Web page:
Human Ceremony

Sunflower Bean

Fat Possum Records, 2016

REVIEW BY: Jason Warburg


The Mamas and the Papas, Jefferson Airplane, Fleetwood Mac, the Jayhawks, the Subways, Arcade Fire… these are just a few of the notable bands of the past 50 years that have paired and contrasted male and female vocalists up front to great effect. New York power trio Sunflower Bean appears to have aspirations to join that list, and maybe someday they will.

The key, of course, is that you need a pair of voices up front that complement one another supernaturally well, and arrangements that play to their strengths. This trio—Nick Kivlen on guitar and vocals, Julia Cumming on bass and vocals, and Jacob Faber on drums—has a lot going for it, but also some lessons still to learn.

One of those is about focus and flow. Genre-hopping is fun, for sure, and can be energizing when it works. But there has to be some sort of creative thread around which the music is organized, and you have to pay careful attention to flow, or the end result can easily veer into chaos. And indeed, Human Ceremony feels rather chaotic, jumping in just the first three tracks from female-dominated dream-pop (“Human Ceremony”) to bouncy punk-pop (“Come On”) to new-wave influenced psychedelia (“2013”).my_heart_sings_the_harmony_web_ad_alt_250

Each track has its moments—Cumming has a lovely voice and upbeat cuts like “Come On” have more than a little Go-Gos-ish drive. The main issue is that when Kivlen comes in with his vocals, it sometimes feels like he’s guesting from another group entirely. Where Cumming’s voice is smooth, dreamy, and rich with emotion, Kivlen’s is rough, grungy and at times rather flat. I know which pleases my ears more, but that’s not even the issue; it’s that the two vocal styles clash rather than complementing one another. Imagine Belinda Carlisle and Johnny Ramone singing a duet, without either budging from their normal approach.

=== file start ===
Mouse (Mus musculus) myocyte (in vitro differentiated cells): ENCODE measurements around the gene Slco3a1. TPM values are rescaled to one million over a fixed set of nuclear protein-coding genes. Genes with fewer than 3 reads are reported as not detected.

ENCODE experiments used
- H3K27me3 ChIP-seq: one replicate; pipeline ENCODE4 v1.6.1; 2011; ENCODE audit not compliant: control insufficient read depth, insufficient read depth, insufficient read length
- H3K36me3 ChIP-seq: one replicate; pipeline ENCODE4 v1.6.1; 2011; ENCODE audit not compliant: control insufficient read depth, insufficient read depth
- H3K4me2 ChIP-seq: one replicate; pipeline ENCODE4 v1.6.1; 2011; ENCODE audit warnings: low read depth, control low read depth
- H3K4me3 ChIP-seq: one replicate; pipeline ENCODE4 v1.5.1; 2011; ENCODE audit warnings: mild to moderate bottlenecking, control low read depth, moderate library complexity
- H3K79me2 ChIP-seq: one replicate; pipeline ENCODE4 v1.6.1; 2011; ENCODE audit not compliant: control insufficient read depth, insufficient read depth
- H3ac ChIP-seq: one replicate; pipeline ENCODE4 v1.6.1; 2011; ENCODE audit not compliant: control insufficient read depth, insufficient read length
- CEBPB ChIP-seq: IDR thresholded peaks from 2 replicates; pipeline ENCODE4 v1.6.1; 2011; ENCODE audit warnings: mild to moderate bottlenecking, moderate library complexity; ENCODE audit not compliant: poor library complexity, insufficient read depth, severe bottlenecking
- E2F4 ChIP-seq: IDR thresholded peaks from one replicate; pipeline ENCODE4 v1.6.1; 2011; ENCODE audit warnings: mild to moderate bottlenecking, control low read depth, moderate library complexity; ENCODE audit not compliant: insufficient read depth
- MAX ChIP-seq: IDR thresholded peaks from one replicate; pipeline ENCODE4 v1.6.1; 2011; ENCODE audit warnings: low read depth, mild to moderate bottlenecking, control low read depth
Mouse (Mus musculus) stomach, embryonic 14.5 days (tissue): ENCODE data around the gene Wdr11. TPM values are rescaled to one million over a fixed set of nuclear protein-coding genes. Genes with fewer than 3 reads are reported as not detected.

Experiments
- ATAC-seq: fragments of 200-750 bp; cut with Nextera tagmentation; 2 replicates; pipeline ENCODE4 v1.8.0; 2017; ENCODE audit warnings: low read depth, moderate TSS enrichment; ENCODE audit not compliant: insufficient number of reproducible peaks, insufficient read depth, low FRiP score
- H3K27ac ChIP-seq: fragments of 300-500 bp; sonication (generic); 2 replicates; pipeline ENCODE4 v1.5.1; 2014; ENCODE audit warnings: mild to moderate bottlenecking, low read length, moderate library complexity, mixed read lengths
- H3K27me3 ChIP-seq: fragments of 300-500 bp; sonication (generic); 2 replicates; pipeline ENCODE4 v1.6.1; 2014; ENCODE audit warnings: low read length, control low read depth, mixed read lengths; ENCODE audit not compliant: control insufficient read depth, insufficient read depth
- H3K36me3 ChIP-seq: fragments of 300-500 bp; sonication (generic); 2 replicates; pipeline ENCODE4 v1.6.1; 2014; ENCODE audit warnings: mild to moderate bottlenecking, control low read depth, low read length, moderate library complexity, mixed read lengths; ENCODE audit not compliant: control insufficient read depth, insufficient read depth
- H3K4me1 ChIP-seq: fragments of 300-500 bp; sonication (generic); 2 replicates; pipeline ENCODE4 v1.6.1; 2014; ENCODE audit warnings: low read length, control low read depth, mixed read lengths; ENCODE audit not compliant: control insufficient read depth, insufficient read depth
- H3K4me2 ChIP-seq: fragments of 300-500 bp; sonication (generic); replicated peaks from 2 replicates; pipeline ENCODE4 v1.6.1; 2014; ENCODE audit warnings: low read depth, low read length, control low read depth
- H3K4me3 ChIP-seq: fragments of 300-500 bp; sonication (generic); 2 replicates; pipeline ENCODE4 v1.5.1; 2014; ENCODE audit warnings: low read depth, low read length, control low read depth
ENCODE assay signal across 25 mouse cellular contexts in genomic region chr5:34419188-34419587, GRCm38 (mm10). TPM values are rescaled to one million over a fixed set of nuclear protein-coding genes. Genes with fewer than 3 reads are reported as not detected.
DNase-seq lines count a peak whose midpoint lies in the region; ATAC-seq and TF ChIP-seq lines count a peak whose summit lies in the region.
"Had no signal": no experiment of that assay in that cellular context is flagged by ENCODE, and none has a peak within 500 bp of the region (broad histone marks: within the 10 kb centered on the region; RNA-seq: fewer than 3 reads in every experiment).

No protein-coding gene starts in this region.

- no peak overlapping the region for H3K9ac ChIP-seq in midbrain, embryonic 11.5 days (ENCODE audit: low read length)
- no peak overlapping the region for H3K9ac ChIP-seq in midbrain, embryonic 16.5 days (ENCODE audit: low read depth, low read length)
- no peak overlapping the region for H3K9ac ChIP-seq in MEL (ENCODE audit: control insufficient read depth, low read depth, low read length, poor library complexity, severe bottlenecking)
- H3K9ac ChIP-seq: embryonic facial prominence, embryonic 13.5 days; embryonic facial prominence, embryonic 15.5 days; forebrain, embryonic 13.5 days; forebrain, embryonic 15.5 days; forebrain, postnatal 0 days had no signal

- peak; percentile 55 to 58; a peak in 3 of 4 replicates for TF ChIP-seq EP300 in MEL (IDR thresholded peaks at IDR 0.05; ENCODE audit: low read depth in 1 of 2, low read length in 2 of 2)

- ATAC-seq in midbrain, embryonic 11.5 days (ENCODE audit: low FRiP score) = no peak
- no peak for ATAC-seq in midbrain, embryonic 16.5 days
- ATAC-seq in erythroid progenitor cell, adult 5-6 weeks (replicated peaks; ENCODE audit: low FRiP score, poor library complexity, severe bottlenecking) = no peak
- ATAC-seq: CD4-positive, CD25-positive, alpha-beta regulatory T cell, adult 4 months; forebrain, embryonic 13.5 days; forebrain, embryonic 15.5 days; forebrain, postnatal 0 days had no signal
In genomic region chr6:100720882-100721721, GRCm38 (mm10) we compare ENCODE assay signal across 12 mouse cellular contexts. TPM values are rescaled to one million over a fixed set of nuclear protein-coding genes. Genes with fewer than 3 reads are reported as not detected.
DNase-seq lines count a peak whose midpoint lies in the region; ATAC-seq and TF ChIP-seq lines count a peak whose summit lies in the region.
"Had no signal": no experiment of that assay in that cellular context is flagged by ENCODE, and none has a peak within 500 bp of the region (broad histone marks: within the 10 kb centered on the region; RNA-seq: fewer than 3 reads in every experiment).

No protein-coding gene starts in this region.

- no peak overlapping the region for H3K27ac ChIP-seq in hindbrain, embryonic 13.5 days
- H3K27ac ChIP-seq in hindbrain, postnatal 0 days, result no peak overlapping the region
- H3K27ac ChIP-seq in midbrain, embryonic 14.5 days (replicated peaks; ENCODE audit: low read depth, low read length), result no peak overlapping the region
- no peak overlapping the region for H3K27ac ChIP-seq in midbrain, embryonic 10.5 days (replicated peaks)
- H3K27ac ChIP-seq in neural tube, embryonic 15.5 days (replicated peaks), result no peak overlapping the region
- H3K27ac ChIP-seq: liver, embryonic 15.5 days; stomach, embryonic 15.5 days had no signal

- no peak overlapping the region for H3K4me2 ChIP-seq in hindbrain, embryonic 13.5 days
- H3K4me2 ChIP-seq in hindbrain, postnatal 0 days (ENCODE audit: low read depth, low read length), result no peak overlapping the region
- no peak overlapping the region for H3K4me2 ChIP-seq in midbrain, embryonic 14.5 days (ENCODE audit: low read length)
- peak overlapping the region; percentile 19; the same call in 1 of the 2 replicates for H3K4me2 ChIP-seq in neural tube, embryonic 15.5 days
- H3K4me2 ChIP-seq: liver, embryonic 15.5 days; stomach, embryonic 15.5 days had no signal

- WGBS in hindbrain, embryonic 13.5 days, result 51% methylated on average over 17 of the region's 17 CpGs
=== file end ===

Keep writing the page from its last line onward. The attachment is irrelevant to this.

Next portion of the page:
As the album progresses, there’s more lilting dream-pop (“Easier Said”), thrashy Subways-style punk-pop (“I Was Home”), and big airy 80s rock (“Space Exploration Disaster”). Taken on their own, each of these works fine, but piled together, they make for an album that lacks flow. And then there are stumbles like “Creation Myth,” a slow-to-develop mid-tempo number for the first three minutes that slaps a doom-metal interlude into the final minute of the song for no discernible reason, or return. Rescue attempt: failed.

On the plus side, “This Kind Of Feeling” experiments with subcontinental chord progressions and a guitar approximating a sitar, and ends up feeling something like Berlin covering a George Harrison song—intriguing and exotic, with sharp dynamics. And “Oh I Just Don’t Know,” while underdeveloped, might just be the best vocal arrangement of the album, a less-then-two-minutes meditation where Cumming and Kivlen’s voices finally achieve a kind of balance, Cumming’s high and dreamy, Kivlen’s a sort of low, droning contrast.

Sunflower Bean are working with a proven concept here, and show flashes of promise in their admirably fearless approach. Their challenge is to zero in on the musical settings where the contrast between Cumming’s and Kivlen’s vocal styles amplifies the impact of the song rather than distracting from it, and define a little more sharply who they want to be as a band. “This Kind Of Feeling” and “Oh I Just Don’t Know” offer some definite clues, and while the rest of Human Ceremony isn’t as captivating, there’s potential aplenty on evidence here.

Rating: B-

User Rating: Not Yet Rated



© 2016 Jason Warburg and The Daily Vault. All rights reserved. Review or any portion may not be reproduced without written permission. Cover art is the intellectual property of Fat Possum Records, and is used for informational purposes only.